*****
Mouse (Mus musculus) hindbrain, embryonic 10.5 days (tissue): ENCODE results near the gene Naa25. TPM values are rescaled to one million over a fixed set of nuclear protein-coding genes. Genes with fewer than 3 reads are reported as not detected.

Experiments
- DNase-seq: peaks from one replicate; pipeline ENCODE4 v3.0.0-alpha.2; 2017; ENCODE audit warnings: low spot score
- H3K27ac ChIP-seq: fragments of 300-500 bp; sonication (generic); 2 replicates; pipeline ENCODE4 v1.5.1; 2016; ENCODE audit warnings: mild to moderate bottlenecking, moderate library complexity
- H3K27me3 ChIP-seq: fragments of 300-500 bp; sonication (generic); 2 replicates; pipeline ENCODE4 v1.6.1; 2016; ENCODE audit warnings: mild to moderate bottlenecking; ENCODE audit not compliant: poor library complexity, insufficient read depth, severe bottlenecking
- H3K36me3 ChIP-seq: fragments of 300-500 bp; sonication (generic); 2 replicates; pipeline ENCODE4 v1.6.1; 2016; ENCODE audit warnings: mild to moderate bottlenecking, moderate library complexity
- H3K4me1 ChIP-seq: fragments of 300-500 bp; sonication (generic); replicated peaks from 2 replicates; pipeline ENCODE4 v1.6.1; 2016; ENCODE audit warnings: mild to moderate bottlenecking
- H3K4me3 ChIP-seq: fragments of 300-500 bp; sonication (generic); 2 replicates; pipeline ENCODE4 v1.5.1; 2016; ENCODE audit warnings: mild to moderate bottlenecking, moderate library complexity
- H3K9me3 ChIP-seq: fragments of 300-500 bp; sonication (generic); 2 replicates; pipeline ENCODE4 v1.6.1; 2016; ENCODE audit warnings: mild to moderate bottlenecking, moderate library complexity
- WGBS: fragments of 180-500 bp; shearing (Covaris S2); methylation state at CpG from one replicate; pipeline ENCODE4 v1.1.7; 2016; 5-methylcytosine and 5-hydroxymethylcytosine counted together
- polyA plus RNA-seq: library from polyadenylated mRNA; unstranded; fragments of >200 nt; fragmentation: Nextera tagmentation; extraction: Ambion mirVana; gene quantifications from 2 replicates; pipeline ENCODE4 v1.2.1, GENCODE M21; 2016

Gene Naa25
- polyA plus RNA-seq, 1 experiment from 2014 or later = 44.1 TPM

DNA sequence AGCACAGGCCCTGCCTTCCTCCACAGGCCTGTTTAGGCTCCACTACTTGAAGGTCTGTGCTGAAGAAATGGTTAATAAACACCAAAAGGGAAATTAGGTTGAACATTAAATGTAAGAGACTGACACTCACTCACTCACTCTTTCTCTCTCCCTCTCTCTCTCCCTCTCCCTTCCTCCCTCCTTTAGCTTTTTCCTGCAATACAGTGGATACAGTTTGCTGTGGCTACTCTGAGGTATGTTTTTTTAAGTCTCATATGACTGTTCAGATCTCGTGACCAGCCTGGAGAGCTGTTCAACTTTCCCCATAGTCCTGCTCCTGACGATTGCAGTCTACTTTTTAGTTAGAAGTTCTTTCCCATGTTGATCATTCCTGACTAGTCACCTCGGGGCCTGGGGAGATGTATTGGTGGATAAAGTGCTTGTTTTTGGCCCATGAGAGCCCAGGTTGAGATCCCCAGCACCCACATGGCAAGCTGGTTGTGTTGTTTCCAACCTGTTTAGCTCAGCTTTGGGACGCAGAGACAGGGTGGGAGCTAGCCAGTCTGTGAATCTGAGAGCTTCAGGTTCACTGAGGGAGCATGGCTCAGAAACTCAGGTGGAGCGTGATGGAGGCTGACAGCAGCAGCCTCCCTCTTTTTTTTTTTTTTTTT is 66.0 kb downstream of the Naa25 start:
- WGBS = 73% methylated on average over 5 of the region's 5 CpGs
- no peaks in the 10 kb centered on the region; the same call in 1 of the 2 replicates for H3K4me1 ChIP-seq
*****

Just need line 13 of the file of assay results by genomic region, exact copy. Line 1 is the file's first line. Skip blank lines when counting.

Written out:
- polyA plus RNA-seq, 1 experiment from 2014 or later = 44.1 TPM